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Regional journalist hits out over readers’ ‘slow news day’ jibes

Jeff ReinesA regional news journalist has hit out at readers who comment with the words “slow news day” in comments threads.

Cornwall Live head of content Jeff Reines has criticised use the phrase in an opinion piece about the “knee-jerk reaction” he and his colleagues routinely face from some social media commenters.

Jeff’s criticism comes after comedian David Baddiel earlier this month used the phrase in relation to a story about him which appeared on Cornwall Live’s Reach plc sister site Devon Live.

The article in question reported how Mr Baddiel had posted on Twitter after being left unimpressed by the £7.50 entrance fee for Exeter Cathedral.

In his piece, Jeff wrote: “No other three words will get journalists furiously snapping their pens or banging their heads against their keyboards more quickly and earnestly.

“In an era when our output attracts instant reaction via social media, these three little words arrive most days on our Facebook posts, tweets or email inbox, getting reporters’ and editors’ backs up faster than a press release saying ‘I just wanted to reach out to you to…’

“But they couldn’t be farther from the truth. In increasingly straitened times for all businesses, ours is no exception, and in reality our hard-pressed hacks are constantly toiling at a breakneck pace to bring you all manner of news, all day and for much of the night.

“We’re there from the time most people are just swinging at their alarm clocks to late into the evening, and beyond.”

Jeff went on to cite instances of out-of-hours reporting including a live blog of a fire which was being run by Cornwall Live reporters at 1am.

He added: “Our dedicated bands of journalists are working flat out – probably as you read this – to publish up to 90 stories a day. While they’re not always going to be to everyone’s taste, that’s hardly a ‘slow news day’.

“But this is still the knee-jerk reaction from some of our Facebook followers when a post pops up in their timeline which they deem a waste of, well, time.”

Adding that “thousands of people” had read the David Baddiel story, Jeff continued: “That exemplifies how we make every effort to ensure that everything we publish has an audience. That audience may not be you in every instance.

“Yet some will still tap ‘slow news day’ into their phone or computer without a clue as to just how much news we have produced.”

20 comments

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  • June 25, 2018 at 5:59 pm
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    To paraphrase early Star Trek . “It’s news Jeff…but not as we know it”

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  • June 25, 2018 at 8:56 pm
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    Doesn’t sound much of a story to me either – just a sad illustration of how today’s journalists believe churning out other people’s Twitter feeds and chunks of meaningless words from Facebook is real and important news.

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  • June 25, 2018 at 9:09 pm
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    Jeff is right – I mean just savour this morsel from my own local Reach Live site. Head: “Woman claims drinking her dog’s urine helped cure her acne.” Strap: “She also claims it can cure cancer.” The woman in question is an American blogger. I hope all involved are suitably proud of this “news” item, particularly as it was probably posted on “a quiet day”.

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  • June 25, 2018 at 9:34 pm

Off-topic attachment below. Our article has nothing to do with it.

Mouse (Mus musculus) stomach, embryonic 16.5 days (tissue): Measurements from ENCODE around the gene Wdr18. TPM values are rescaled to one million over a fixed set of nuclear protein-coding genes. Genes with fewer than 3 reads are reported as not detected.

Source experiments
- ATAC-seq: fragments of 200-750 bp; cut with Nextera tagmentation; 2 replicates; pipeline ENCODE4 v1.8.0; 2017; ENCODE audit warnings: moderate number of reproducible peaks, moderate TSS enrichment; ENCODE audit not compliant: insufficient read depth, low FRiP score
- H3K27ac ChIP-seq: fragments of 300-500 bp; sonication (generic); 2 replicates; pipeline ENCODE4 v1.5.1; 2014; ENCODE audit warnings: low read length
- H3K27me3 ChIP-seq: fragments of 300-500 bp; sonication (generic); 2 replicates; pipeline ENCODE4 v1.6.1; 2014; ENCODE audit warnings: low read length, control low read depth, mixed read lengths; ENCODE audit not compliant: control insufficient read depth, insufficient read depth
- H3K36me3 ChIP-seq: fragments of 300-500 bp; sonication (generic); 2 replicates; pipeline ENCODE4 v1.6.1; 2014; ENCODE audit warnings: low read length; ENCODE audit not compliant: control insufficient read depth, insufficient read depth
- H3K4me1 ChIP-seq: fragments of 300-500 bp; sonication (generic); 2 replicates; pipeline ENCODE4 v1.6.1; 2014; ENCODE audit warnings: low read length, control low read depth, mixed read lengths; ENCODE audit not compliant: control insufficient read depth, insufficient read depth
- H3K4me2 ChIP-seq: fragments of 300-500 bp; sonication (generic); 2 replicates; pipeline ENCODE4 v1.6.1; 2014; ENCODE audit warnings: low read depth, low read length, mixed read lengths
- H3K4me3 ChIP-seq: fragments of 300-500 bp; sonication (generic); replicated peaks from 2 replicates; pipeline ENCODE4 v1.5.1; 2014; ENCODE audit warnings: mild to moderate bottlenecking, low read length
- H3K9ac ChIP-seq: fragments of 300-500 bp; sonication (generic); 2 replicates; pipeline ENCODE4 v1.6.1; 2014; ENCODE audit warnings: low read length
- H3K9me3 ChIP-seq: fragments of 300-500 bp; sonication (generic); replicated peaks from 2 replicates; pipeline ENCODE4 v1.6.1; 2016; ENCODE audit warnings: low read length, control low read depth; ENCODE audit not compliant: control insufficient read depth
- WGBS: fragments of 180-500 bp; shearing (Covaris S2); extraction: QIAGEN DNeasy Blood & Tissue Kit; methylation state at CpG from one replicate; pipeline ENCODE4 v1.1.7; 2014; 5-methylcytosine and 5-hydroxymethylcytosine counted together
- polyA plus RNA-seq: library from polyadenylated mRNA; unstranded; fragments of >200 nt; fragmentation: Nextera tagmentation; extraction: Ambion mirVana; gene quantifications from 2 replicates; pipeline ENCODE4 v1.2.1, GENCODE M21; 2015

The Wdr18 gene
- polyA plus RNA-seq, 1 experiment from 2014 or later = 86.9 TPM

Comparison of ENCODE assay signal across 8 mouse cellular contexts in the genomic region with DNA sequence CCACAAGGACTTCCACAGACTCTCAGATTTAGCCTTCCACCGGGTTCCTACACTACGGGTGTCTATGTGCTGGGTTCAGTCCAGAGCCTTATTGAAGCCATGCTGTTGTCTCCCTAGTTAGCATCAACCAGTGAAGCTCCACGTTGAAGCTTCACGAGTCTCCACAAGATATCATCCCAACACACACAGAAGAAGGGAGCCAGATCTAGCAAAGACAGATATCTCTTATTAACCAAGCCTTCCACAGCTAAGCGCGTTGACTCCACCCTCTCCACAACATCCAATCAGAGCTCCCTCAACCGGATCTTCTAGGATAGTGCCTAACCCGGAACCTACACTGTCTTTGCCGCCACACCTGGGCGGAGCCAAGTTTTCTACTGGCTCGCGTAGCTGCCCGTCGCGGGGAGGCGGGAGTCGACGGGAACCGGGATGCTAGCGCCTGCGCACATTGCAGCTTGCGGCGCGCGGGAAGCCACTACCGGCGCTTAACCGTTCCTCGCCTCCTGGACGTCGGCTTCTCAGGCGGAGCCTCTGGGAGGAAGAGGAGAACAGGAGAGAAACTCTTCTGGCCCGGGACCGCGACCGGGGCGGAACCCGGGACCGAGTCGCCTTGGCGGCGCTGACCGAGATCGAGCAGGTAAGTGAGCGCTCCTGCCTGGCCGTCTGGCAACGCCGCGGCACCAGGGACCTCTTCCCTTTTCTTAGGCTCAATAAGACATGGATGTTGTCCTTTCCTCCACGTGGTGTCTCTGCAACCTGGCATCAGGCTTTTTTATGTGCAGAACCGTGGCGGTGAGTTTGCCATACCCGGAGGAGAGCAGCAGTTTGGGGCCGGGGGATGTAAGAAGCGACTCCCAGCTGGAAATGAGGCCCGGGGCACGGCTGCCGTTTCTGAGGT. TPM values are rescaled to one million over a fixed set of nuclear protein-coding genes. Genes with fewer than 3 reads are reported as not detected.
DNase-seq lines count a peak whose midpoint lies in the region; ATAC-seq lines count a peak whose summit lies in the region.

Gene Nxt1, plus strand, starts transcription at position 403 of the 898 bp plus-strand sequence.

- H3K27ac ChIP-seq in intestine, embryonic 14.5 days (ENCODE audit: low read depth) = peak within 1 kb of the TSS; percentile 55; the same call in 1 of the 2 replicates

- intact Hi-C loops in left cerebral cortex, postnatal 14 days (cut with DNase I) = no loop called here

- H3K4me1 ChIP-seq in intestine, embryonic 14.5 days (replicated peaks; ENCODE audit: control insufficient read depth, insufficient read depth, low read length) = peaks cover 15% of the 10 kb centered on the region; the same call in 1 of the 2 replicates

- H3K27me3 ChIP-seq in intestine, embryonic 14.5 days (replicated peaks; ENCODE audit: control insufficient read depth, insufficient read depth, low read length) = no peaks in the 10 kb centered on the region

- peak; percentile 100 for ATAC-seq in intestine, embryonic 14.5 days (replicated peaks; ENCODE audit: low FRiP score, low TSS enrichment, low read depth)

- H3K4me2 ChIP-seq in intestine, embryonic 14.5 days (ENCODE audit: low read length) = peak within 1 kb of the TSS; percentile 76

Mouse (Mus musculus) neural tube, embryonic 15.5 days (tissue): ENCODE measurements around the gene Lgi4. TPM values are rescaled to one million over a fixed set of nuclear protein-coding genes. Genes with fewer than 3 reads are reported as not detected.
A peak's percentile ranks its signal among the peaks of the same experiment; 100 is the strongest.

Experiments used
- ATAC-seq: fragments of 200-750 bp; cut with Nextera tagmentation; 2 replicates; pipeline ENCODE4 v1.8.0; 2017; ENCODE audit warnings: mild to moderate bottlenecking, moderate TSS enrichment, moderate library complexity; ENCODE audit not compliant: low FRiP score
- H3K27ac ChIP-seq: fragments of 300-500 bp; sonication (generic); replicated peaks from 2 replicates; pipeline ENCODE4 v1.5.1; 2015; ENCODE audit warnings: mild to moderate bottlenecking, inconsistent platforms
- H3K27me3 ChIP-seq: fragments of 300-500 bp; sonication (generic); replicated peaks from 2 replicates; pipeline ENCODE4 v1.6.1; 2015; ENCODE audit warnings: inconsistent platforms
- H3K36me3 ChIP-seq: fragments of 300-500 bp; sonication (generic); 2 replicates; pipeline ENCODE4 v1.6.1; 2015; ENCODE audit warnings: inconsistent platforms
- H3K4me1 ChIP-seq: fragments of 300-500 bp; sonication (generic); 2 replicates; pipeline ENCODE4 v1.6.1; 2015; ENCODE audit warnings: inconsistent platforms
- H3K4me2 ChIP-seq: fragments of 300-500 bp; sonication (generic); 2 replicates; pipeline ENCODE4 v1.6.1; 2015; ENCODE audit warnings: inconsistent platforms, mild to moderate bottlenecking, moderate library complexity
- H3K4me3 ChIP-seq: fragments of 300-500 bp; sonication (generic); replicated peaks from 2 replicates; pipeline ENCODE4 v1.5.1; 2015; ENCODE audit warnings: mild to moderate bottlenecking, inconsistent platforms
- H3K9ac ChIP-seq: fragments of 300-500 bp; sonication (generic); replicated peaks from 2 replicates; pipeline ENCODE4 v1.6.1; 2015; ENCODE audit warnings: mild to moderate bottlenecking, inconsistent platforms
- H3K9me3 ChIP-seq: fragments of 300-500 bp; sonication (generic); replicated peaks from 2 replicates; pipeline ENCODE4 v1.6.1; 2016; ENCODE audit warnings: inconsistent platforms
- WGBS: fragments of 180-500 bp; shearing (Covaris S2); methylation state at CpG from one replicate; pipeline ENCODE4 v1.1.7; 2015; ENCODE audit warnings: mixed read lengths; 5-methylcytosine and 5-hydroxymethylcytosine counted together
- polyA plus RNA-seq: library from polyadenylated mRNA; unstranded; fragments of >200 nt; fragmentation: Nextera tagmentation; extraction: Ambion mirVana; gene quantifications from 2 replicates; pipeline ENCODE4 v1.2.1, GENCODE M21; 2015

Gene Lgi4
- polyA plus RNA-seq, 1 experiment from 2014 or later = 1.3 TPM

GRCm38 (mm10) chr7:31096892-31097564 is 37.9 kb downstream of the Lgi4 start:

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    90 stories a day? quality control issue here me thinks.

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  • June 26, 2018 at 12:05 am
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    I think David Baddiel and the commentators on the site have got a good point, to fill 90 stories a day, not all of it’s going to be great, but.what law says they have to file 90 stories a day?

    Why is it nowadays someone writes something on social media and it’s automatically deemed to be newsworthy? Wouldn’t it be better to halve the output and make sure the writing is decent, local journalism rather than churning out articles at the drop of the hat?

    You see some right dross on regional news sites, just purely put up to boost KPI’s and please the bean counters in London, half the time it’s not even relevant to a local audience.

    This is done purely because quantity and immediacy nowadays is more prized over quality.

    It’s often said in defence of these types of stories that thousands read them, well thousands of people click on funny cat stories these days does that imbue them with automatic worth?

    Perhaps it might be an idea to listen to the people that say the story is not to their taste instead of dismissing them.

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  • June 26, 2018 at 8:37 am
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    If ever the phrase ‘never mind the quality, feel the width’ was necessary.
    Publishing 90 stories a day? Really? Or just regurgitating press releases and social media posts?
    In the good old days of typewriters, I’d routinely knock out three or four page leads, a hamper or anchor and flight of nibs. That included time interviewing people, on the telephone or face to face.
    And it was about getting stories that were exclusives – and interesting.
    Now it seems to be lists and clickbait.
    And 90 stories a day? Given an eight hour day, with one hour lunchbreak,that’s a story every five minutes.That might be a fast news day in terms of pressing rewteet, or send, but it’s not good journalism by any measure.

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  • June 26, 2018 at 8:57 am
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    I was going to comment on here but people have already said what I was thinking, so I would just be randomly reposting other people’s comments without adding anything new, putting it in context or investigating further myself. Oh, hang on, I think I’ve just qualified to generate content for a Reach plc ‘Live’ website…

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  • June 26, 2018 at 9:16 am
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    Yes but think of this! Baddiel has more than 500,000 Twitter followers. Just think of the clicks!!!!!